Istanbul boasts world-class museums and art galleries.
Visit Istanbul Modern, Pera Museum, Rahmi Koç Museum and the Sabancı Museum …
All await for you to discover.
The city has finally got its own modern art museum, complete with a permanent collection and impressive exhibitions such as Juan Munoz, Anish Kapoor, William Kentridge, Design Cities and the Istanbul Biennial to name but a few. The building itself is worth seeing in its own right: a converted warehouse that now features sleek industrial design with state-of-the-art technology, including a library, a cinema and flat-screen TVs featuring video art. The Istanbul Modern Café is also a big hit, with excellent food and a great view (when there isn’t a big cruise ship moored outside).
The Rahmi Koç Museum
This private museum is dedicated to the history of transport, industry and communication. Founded in 1991 by one of the members of Turkey’s wealthiest dynasty, the museum has been in operation since 1994. Rumour has it that founder Rahmi M. Koç was inspired to create the museum after visiting the Henry Ford Museum in Michigan.
Sakıp Sabancı Museum
This magnificent villa was converted into an art museum by one of Turkey’s wealthiest families, the Sabancıs. It’s brought over some excellent exhibitions so far, including Picasso, Rodin and Dali. Take a browse before enjoying some lunch at the exceptional Müzedechanga restaurant on the museum’s grounds.
Istanbul’s newest cultural centre and museum space is a power plant that’s been transformed by Istanbul Bilgi University. Located in Silahtarağa, Santralistanbul hosts modern art and design exhibitions, a museum of the old power plant, a library, conferences and seminars, festivals, concerts and more. It also features one of the city’s best new nightlife venues, Ottosantral.
Founded by the Suna and Inan Kıraç Foundation in 2005, this relatively new museum is known for its three permanent collections of Anatolian weights and measures, Kütahya tiles and ceramics and Oriental art. The pieces all date back to the 17th century. The museum itself is in a historical building, built by architect Achille Manoussos in 1893.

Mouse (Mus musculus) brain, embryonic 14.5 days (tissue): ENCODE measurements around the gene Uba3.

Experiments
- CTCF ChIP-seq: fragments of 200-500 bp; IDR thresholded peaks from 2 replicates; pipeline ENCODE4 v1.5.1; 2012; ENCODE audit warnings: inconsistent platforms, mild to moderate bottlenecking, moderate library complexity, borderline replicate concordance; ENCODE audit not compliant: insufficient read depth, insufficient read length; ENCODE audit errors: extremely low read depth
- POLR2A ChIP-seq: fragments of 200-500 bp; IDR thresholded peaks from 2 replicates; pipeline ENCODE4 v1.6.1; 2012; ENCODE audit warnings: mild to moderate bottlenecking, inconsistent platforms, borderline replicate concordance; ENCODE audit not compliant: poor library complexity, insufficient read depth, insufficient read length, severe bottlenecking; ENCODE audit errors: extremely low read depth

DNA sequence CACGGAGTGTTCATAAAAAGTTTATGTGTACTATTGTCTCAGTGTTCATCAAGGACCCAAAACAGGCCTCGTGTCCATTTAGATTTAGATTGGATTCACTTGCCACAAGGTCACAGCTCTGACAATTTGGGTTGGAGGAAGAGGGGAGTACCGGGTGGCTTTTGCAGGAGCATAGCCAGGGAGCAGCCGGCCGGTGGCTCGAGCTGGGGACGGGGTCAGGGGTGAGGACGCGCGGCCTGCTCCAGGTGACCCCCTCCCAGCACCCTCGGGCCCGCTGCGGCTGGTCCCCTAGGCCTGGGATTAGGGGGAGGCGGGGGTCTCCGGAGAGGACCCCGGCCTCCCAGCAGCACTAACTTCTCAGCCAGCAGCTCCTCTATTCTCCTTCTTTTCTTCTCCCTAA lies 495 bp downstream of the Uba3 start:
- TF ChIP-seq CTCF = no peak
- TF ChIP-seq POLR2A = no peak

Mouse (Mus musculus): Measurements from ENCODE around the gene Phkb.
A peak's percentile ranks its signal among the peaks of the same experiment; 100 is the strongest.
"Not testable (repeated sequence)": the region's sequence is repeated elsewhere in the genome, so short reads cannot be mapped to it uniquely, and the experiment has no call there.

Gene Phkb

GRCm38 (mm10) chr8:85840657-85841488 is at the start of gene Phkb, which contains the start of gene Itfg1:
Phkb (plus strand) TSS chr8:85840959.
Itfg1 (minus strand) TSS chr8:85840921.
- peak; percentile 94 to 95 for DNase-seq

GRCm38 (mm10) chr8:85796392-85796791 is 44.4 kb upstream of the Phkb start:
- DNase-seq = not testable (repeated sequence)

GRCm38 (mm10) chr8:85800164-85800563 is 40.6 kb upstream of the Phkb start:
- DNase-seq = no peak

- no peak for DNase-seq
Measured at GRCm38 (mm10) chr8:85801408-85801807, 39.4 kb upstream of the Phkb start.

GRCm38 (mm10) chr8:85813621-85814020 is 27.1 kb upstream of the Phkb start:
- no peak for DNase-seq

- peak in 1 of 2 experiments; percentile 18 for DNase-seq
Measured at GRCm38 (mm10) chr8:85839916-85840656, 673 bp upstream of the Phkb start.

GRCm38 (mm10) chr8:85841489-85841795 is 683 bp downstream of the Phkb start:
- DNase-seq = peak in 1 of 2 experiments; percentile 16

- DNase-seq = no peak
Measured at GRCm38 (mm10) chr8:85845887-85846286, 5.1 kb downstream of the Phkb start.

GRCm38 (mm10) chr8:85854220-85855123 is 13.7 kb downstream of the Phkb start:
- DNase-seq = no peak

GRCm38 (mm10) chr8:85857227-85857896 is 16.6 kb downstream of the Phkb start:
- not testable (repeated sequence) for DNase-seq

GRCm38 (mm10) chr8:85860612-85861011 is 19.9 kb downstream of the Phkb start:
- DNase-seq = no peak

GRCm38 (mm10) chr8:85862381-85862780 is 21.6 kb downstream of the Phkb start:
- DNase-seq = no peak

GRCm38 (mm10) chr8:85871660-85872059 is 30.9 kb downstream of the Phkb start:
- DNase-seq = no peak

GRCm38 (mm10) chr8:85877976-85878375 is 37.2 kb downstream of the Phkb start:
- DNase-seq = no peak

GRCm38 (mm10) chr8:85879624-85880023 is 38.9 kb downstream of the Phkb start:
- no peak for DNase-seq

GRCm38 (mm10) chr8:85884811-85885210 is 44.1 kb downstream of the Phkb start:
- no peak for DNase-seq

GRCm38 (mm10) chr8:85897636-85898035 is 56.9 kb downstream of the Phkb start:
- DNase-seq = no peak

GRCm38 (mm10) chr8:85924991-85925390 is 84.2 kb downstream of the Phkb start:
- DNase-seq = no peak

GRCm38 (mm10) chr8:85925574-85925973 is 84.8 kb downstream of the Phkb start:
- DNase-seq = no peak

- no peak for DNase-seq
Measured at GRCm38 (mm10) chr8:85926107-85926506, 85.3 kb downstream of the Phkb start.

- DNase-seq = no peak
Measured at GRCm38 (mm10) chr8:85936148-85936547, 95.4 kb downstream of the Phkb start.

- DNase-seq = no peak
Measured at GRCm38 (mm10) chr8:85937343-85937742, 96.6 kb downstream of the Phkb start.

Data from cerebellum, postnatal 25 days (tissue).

Sadberk Hanım Museum
This museum was established by the Vehbi Koç Foundation in honour of the late Sadberk Koç, Vehbi Koç’s wife. Owing to the wooden crossed mouldings along the exterior of the museum, it was nicknamed ‘Threaded Yalı’ (“yalı” meaning waterside residence). The museum contains a gift shop, a small tearoom, an attic used for storage and more, though many prefer the Sevgi Gönül Wing of the museum which was added in 1983 to house the Hüseyin Kocabaş art collection.
This museum is dedicated to the work of the prominent Turkish painter Burhan Doğançay, and includes his works from the 1950s to the present day. Paintings of ribbons, cones and other urban wall series can be viewed alongside his photographs on four floors, with a separate section dedicated to the works of his late father, Adil Doğançay.
The Florence Nightingale Museum
First things first: in order to visit this museum, you will have to fax your passport details, time of arrival and contact number to the army, as the museum is located in the Selimiye Barracks, the headquarters of the Turkish First Army. However, if you make it in, it’s worth it, as this museum is where Florence Nightingale originally cared for wounded British soldiers during the Crimean War..